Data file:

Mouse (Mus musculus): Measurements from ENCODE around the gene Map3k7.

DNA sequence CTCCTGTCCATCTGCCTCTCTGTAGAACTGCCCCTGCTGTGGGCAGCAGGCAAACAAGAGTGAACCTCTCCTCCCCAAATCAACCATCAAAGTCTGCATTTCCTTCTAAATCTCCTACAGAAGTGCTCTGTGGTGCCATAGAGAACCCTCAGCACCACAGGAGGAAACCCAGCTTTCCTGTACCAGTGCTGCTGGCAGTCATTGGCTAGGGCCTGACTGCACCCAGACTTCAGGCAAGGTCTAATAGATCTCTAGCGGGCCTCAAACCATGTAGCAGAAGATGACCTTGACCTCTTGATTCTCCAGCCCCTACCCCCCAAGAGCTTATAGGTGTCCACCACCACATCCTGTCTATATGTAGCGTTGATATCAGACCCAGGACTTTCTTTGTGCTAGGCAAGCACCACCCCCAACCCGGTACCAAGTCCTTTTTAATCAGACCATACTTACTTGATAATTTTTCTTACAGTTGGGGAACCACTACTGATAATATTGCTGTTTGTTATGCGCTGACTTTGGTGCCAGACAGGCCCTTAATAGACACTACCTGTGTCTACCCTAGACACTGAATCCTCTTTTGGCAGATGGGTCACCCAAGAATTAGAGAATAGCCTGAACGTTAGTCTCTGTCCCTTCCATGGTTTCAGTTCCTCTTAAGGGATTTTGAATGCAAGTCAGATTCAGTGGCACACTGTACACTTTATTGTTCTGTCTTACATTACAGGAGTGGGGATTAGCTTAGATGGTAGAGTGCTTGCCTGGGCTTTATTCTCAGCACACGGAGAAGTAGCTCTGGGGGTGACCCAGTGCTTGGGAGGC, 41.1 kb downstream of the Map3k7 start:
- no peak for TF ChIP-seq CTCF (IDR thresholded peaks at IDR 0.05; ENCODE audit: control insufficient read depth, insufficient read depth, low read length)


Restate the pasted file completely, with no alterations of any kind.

Mouse (Mus musculus): Measurements from ENCODE around the gene Map3k7.

DNA sequence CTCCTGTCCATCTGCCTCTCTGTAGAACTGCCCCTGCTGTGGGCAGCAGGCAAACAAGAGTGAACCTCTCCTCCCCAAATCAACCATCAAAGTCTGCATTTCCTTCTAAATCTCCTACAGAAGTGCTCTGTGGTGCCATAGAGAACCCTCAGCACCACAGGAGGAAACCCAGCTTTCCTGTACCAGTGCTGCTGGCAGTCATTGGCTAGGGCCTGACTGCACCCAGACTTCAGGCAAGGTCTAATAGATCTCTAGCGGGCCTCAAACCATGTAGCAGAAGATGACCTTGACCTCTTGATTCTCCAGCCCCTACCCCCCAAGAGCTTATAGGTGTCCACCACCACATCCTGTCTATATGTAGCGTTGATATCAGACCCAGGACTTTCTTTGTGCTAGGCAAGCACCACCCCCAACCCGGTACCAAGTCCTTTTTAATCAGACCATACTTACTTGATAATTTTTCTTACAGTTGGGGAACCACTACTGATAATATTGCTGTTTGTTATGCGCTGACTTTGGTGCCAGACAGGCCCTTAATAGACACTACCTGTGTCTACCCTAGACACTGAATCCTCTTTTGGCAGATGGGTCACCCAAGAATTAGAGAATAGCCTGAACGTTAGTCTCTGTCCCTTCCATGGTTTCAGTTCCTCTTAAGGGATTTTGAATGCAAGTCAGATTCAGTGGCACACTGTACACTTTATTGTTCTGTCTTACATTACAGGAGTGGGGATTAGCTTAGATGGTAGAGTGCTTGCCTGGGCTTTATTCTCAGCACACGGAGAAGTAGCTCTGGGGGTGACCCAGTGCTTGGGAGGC, 41.1 kb downstream of the Map3k7 start:
- no peak for TF ChIP-seq CTCF (IDR thresholded peaks at IDR 0.05; ENCODE audit: control insufficient read depth, insufficient read depth, low read length)